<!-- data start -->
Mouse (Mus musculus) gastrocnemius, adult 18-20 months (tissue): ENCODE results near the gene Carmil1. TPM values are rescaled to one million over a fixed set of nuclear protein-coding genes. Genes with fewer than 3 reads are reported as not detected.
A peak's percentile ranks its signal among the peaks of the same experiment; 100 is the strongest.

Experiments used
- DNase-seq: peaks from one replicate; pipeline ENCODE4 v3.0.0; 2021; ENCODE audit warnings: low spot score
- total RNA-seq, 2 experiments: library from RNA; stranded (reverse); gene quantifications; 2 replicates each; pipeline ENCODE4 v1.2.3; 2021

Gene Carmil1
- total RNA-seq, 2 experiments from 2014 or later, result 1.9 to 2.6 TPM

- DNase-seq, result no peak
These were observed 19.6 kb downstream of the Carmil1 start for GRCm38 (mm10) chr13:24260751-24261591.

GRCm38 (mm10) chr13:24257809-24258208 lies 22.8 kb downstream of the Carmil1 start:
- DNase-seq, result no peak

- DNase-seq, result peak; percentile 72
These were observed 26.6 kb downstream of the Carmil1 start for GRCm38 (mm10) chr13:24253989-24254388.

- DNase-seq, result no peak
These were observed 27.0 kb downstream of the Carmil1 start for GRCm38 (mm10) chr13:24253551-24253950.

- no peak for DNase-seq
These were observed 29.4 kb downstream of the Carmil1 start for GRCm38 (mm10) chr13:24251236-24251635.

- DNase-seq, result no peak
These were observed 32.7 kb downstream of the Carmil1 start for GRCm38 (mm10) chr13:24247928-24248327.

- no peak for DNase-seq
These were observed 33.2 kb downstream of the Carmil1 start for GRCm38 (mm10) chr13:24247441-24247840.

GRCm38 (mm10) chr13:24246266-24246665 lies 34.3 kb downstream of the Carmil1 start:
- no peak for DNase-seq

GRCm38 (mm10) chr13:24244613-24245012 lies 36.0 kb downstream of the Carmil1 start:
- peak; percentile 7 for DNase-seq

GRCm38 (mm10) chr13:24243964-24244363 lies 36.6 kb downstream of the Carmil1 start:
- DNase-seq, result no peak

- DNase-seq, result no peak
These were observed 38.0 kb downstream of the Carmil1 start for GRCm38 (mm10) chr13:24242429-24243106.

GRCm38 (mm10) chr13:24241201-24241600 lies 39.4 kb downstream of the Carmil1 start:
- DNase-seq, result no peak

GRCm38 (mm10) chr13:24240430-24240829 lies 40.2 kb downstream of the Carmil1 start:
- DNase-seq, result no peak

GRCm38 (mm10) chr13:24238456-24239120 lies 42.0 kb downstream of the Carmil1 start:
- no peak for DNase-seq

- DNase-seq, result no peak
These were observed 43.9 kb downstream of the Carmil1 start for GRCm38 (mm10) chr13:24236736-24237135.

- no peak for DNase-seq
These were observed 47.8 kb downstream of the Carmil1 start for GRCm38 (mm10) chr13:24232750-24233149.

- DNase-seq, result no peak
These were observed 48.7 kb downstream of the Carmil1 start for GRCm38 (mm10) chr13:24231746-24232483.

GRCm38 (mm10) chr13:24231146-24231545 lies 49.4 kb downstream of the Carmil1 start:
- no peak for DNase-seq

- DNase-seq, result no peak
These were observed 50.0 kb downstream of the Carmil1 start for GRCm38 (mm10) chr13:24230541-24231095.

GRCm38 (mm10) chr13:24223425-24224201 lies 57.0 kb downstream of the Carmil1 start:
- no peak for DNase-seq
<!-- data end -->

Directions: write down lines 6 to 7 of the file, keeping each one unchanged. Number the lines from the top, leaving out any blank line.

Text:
Gene Carmil1
- total RNA-seq, 2 experiments from 2014 or later, result 1.9 to 2.6 TPM